Tech companies and nearly two dozen U.S. states clashed with the government in federal court Friday over the repeal of net neutrality, a set of Obama-era rules aimed at preventing big internet providers from discriminating against certain technology and services.
Judges challenged arguments made by both sides in the face-off in an appeals court in Washington.
Lawyers for the states and the companies tried to persuade the three-judge panel to restore the net neutrality regime, set in 2015 but repealed in December 2017 at the direction of a regulator appointed by President Donald Trump. The companies challenging the FCC action include Mozilla, developer of the Firefox web browser, and Vimeo, a video-sharing site.
The net neutrality rules had banned cable, wireless and other broadband providers from blocking or slowing down websites and apps of their choosing, or charging Netflix and other video services extra to reach viewers faster.
The practice of slowing down transmission is known as "throttling.''
The action by the Federal Communications Commission rolling back the neutrality rules "is a stab in the heart of the Communications Act,'' said attorney Pantelis Michalopoulos, referring to the Depression-era law that established the FCC.
Information vs. telecom service
The FCC wrongly classified the internet as an information service rather than a telecom service, using that as a rationale for not cracking down on misconduct by big internet providers, Michalopoulos said, who represents Mozilla and the other companies in the case.
Government lawyers, as well as big internet providers such as AT&T, Verizon and Comcast, argued to keep net neutrality repealed.
Thomas Johnson, the FCC's general counsel, said the agency's "light-touch'' regulatory scheme, requiring the internet providers to disclose their practices and operations, provides adequate safeguards. The internet — used more extensively to transmit information — is different both in nature and function from phone service, Johnson maintained. It therefore should be regulated as an information service and not subject to the utility-style oversight of phone companies, he said.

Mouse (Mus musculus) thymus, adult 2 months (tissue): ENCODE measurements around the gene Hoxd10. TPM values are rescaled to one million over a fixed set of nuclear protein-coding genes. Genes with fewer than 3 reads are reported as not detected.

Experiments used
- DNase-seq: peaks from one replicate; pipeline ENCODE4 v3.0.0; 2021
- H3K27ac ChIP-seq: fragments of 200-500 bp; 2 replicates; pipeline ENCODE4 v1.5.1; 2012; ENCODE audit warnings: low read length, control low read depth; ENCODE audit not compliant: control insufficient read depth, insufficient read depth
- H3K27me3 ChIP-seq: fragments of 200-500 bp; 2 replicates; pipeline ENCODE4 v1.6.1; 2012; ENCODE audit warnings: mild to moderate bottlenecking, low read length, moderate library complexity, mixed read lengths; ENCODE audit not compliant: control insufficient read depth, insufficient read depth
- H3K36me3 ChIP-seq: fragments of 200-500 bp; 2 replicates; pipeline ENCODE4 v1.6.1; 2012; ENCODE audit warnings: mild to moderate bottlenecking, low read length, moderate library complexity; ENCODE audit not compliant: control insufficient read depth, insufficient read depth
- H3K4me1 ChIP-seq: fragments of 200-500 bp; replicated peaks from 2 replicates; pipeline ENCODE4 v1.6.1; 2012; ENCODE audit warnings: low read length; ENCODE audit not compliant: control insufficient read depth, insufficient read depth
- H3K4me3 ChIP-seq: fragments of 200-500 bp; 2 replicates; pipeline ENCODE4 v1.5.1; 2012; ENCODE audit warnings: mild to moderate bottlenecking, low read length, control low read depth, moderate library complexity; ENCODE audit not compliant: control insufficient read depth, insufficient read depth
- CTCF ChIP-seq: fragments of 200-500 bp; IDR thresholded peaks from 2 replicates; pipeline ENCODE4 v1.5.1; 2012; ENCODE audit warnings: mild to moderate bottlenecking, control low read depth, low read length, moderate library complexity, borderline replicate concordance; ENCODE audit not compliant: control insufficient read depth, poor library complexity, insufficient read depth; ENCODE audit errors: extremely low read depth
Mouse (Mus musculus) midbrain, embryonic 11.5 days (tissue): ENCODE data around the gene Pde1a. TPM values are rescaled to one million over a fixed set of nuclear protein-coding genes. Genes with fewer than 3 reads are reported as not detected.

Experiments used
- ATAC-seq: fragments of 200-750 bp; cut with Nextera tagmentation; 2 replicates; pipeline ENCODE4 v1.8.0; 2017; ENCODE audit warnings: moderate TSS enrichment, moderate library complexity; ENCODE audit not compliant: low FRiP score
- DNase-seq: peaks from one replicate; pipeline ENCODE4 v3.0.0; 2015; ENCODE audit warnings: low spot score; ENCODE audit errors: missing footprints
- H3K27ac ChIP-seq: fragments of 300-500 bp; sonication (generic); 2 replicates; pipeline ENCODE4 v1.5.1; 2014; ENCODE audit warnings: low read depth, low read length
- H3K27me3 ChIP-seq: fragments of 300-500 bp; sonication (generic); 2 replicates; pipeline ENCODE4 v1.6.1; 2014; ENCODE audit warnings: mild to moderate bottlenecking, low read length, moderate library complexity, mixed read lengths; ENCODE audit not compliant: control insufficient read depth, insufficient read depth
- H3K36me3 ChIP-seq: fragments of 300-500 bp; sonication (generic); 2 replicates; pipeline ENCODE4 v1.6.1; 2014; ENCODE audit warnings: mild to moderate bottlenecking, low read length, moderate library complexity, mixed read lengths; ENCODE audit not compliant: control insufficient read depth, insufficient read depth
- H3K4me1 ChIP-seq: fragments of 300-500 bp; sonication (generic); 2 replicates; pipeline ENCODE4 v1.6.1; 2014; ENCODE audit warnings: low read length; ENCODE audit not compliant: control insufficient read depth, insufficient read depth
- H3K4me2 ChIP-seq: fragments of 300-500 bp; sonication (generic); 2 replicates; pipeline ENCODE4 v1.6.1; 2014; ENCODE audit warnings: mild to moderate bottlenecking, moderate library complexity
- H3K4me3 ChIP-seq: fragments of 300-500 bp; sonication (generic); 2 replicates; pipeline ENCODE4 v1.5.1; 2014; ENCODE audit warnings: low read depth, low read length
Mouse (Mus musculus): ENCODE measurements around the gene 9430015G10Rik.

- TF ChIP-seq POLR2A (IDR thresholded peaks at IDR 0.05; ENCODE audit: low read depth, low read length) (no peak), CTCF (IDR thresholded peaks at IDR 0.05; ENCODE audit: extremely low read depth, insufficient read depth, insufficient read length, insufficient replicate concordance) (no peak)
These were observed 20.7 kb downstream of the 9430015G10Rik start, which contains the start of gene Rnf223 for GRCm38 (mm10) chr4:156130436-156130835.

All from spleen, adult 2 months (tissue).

The politically charged issue has emerged from its origins as an engineering challenge to become an anti-monopoly rallying point and even a focus for "resistance'' to the Trump administration.
Once Trump took office, net neutrality became one of his first targets as part of broader government deregulation. The FCC chairman he appointed, Ajit Pai, made rolling back net neutrality a top priority.
On the other side, support for net neutrality comes from many of the same people who also are critical of the data-vacuuming tech giants that benefit from it. Politicians have glommed on to the cause to appear consumer-friendly.
The Democratic takeover of the House in November's midterm elections could revive efforts to enshrine net neutrality in federal law, though Trump likely would veto any such attempts.
At the hearing in the U.S. Appeals Court for the District of Columbia, Judge Stephen Williams questioned Michalopoulos's assertions that the FCC had wrongly classified the internet as an information service. Telephone services, too, offer an array of customer products, he said. On the question of broadband providers charging premiums for faster service, Williams said a large majority of consumers prefer cheaper, lower-speed options, citing polls.
The judges are weighing whether the FCC had the authority to nix the 2015 rules and get out of the business of enforcing net neutrality. It appeared that Williams was sympathetic to the FCC's arguments, while Judge Patricia Millett raised possible legal avenues for the companies and states suing the agency, and Judge Robert Wilkins was the swing vote, said Doug Brake, director of broadband and spectrum policy for the Information Technology and Innovation Foundation, a Washington think tank.
The judges could decide to can the repeal or send it back to the FCC for a redo if they have specific objections.
"Today we fought for an open and free internet that puts consumers first," Mozilla Chief Operating Officer Denelle Dixon said after the hearing. "We believe the FCC needs to follow the rules like everyone else.''